The Shroud of Turin is perhaps the most “controversial” religious artifact in the world and is on public display for the first time in over a decade. As fascinating as this relic is, it is by no means controversial. In reality, the shroud’s authenticity has been dis proven years ago using using various experiments; the only reason for the “controversy” comes from the refusal of the religious community to accept the evidence.
Before we proceed, here is some background: The Shroud of Turin cloth supposedly wrapped Jesus’s body after the crucifixion and became imprinted with his image. Numerous historical references to Christ’s shroud exist but the only reliable records for the one today housed in Turin Cathedral begin in the 16th Century. The herringbone woven cloth measuring 4ft x14ft, is stained with human blood and appears to show the imprint of a crucified man.
Now, let’s look at what I think are the most convincing arguments for the shroud’s forgery:
The Carbon-14 Dating Test:
A “strip was divided into three parts and sent to three leading laboratories specializing in carbon dating, in Oxford, Arizona, and Zurich. Working under conditions of scrupulous independence – not comparing notes – the three laboratories reported their verdicts on the date when the flax from which the cloth had been woven died. Oxford said C.E. 1200, Arizona 1304 and Zurich 1274. These dates are all – within normal margins of error – compatible with each other and with the date in the 1350’s at which the shroud is first mentioned in history.” 
The Archaeological Test:
“In Jerusalem, a team lead by Israel Antiquities Authority (IAA) archaeologist Shimon Gibson uncovered a Jewish man’s burial shroud in a tomb inside a cave…the researchers also announced that the shroud, radiocarbon dated to 1 – 50 C.E., supports the idea that the Shroud of Turin had not been used to wrap the body of Jesus after his crucifixion. The Jerusalem shroud is made of simply-woven linen and wool, while the Shroud of Turin is made of a complex twill weave, a fabric not thought to have been available on the region until the Middle Ages.”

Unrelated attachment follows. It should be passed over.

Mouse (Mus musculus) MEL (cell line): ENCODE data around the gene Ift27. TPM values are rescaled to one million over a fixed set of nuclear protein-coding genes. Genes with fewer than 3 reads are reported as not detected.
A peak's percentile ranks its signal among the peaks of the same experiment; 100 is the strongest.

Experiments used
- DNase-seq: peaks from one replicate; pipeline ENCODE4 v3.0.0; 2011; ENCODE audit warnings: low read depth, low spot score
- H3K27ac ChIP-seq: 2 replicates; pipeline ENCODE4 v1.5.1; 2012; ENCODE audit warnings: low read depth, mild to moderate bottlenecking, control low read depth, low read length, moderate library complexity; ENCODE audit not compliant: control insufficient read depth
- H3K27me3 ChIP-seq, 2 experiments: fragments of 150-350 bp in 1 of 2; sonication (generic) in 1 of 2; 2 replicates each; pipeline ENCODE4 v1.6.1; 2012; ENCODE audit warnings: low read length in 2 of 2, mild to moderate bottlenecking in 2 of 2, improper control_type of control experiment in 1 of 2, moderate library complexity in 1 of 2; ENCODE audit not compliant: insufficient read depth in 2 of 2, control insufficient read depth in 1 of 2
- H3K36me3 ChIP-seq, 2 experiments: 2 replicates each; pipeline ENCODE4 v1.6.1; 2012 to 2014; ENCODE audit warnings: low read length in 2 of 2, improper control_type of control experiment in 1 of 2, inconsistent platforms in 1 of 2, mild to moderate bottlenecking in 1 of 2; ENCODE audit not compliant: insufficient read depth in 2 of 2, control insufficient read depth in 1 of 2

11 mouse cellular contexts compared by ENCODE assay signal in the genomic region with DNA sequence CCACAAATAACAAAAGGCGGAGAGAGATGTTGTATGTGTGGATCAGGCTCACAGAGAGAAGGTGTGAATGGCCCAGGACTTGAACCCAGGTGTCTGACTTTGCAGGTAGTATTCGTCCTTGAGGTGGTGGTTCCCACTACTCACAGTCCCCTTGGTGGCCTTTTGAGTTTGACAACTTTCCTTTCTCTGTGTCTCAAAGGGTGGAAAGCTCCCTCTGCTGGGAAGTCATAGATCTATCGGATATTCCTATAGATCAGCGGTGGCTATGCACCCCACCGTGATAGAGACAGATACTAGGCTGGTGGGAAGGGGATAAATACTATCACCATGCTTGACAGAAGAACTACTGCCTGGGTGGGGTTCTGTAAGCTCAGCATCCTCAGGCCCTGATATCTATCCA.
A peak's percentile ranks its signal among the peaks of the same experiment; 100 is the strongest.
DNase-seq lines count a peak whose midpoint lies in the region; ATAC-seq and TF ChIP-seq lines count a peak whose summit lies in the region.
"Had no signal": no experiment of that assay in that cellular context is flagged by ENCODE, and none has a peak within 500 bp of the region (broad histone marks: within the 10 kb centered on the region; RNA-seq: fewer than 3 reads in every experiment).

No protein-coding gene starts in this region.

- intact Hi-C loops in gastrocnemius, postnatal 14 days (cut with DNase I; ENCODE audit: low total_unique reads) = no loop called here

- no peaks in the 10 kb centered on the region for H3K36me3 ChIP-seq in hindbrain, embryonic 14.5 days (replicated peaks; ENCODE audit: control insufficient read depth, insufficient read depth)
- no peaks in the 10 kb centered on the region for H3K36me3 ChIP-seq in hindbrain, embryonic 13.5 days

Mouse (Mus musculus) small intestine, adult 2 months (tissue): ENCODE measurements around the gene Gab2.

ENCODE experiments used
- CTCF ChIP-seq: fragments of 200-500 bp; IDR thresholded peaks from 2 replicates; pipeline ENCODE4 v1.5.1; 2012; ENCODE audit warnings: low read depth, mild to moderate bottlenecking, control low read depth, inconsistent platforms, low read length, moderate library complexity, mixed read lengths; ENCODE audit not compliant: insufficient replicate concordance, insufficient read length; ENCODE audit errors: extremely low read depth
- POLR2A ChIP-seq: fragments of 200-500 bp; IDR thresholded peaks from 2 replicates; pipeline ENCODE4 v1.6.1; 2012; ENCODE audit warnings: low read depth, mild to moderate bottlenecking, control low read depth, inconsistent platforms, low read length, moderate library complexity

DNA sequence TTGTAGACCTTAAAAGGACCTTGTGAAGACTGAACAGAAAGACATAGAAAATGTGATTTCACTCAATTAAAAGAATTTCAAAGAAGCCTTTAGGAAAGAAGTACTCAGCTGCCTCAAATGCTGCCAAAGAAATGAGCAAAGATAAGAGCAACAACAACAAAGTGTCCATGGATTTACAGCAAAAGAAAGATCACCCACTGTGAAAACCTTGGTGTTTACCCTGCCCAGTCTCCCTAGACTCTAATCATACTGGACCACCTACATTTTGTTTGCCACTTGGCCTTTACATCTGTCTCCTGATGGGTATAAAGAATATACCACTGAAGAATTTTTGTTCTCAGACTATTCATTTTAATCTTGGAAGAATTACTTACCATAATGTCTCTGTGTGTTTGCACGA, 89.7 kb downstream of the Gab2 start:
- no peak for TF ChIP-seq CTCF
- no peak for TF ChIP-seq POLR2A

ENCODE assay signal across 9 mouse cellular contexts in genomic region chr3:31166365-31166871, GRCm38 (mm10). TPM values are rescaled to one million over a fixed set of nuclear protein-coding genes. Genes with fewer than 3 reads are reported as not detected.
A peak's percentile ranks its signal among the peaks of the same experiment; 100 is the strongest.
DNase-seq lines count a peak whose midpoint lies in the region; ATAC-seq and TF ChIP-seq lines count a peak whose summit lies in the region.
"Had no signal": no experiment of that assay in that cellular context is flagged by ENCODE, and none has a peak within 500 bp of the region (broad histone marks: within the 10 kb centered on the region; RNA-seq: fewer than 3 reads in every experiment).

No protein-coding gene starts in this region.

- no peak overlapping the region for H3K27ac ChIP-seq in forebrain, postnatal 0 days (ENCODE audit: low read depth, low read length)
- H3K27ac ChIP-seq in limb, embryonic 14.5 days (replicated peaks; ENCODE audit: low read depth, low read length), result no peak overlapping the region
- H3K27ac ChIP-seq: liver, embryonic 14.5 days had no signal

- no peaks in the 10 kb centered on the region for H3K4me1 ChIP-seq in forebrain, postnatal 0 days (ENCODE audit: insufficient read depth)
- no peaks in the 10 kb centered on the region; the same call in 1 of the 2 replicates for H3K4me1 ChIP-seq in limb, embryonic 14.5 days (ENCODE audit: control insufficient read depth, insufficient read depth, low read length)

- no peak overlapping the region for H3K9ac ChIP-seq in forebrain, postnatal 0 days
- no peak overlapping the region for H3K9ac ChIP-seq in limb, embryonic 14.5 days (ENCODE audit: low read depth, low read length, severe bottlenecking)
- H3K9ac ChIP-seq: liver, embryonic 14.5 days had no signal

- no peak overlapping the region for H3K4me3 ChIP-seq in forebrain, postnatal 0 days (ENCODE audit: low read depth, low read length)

The Electron Microscopy Test:
“In 1980, using electron microscopy and x-ray diffraction, Dr. Walter C. McCrone found red ochre (iron oxide, hematite) and vermilion (mercuric sulfide); the electron microprobe analyzer found iron, mercury, and sulfur on a dozen of the blood-image area samples. The results fully confirmed Dr. McCrone’s results and further proved the image was painted twice – once with red ochre, followed by vermilion to enhance the blood-image areas.
In 1987, carbon dating at three prestigious laboratories agreed well with his date: 1355 by microscopy and 1325 by C-14 dating. The suggestion that the 1532 Chambery fire changed the date of the cloth is ludicrous. Samples for C-dating are routinely and completely burned to CO 2 as part of a well-tested purification procedure. The suggestions that modern biological contaminants were sufficient to modernize the date are also ridiculous. A weight of 20th century carbon equaling nearly two times the weight of the Shroud carbon itself would be required to change a 1st century date to the 14th century. Besides this, the linen cloth samples were very carefully cleaned before analysis at each of the C-dating laboratories.” 
Experimental details on the tests carried out by McCrone are available in five papers published in three different peer-reviewed journal articles: The Microscope 28, p. 105, 115 (1980); The Microscope 29, p. 19 (1981); Wiener Berichte uber Naturwissenschaft in der Kunst 1987/1988, 4/5, 50 and Acc. Chem. Res. 1990, 23, 77-83.
In light of the mountain of evidence pointing to forgery, and considering the fact that at least one modern artist has produced a comparable fake , it seems clear that the shroud is not the burial shroud of a savior that its believers wish it to be.
The shroud is a quite simply a fake. I don’t understand how anyone could draw any other conclusion based on all the scientific evidence.
As the old English proverb goes: “There are none so blind as those, that will not see”.
Thank you for reading,
- Dawkins, Richard, “The Greatest Show on Earth: The Evidence for Evolution”, Free Press; First Edition, September 22, 2009, ISBN-10: 1416594787, Pgs: 105-106
- Mati Milstein, “First-century Focus”, Archaeology Magazine [A publication of the Archaeological Institute of America], March/April 2010, Pg 9.
- McCrone, Walter, C., “The Shroud of Turing: Blood or Artist’s Pigment?”, McCrone Research Institute, Chicago, 1989.
- Ingham, Richard, “Turin Shroud confirmed as a fake”, Physorg.com, June 21, 2005, http://www.physorg.com/news4652.html
- In Detail: Shroud of Turin